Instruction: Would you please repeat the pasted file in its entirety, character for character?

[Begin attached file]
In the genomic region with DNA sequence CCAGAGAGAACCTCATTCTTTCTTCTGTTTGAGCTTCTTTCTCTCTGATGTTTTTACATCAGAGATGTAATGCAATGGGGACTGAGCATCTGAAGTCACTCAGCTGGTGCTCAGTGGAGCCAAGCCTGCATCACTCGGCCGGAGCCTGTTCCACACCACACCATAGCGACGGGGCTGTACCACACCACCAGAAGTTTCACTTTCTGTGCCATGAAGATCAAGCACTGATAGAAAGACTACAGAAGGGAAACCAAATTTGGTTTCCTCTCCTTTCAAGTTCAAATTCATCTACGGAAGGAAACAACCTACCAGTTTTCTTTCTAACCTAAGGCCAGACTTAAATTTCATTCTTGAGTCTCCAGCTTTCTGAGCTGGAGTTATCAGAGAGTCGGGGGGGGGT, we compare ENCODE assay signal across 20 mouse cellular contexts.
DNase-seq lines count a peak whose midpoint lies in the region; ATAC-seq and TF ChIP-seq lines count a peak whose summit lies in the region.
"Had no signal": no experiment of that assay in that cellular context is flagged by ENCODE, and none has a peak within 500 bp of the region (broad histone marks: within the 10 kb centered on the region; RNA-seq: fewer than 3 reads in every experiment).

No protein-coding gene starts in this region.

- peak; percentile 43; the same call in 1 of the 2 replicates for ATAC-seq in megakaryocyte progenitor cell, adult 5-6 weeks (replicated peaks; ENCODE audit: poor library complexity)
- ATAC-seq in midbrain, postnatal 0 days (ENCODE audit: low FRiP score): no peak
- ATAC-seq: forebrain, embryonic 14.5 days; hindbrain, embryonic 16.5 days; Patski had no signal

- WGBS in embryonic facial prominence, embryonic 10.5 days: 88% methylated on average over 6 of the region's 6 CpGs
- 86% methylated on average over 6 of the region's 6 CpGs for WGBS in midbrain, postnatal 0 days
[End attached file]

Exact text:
In the genomic region with DNA sequence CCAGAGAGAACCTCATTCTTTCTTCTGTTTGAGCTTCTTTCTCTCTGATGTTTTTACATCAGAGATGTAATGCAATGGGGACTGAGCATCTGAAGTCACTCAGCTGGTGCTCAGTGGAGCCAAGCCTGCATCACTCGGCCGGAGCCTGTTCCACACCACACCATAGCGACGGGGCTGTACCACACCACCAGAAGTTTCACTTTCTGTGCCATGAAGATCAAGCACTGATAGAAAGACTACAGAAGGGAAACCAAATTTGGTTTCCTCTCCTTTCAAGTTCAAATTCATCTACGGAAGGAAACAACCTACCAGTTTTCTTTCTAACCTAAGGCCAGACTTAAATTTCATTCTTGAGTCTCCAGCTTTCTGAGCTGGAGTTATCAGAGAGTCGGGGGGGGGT, we compare ENCODE assay signal across 20 mouse cellular contexts.
DNase-seq lines count a peak whose midpoint lies in the region; ATAC-seq and TF ChIP-seq lines count a peak whose summit lies in the region.
"Had no signal": no experiment of that assay in that cellular context is flagged by ENCODE, and none has a peak within 500 bp of the region (broad histone marks: within the 10 kb centered on the region; RNA-seq: fewer than 3 reads in every experiment).

No protein-coding gene starts in this region.

- peak; percentile 43; the same call in 1 of the 2 replicates for ATAC-seq in megakaryocyte progenitor cell, adult 5-6 weeks (replicated peaks; ENCODE audit: poor library complexity)
- ATAC-seq in midbrain, postnatal 0 days (ENCODE audit: low FRiP score): no peak
- ATAC-seq: forebrain, embryonic 14.5 days; hindbrain, embryonic 16.5 days; Patski had no signal

- WGBS in embryonic facial prominence, embryonic 10.5 days: 88% methylated on average over 6 of the region's 6 CpGs
- 86% methylated on average over 6 of the region's 6 CpGs for WGBS in midbrain, postnatal 0 days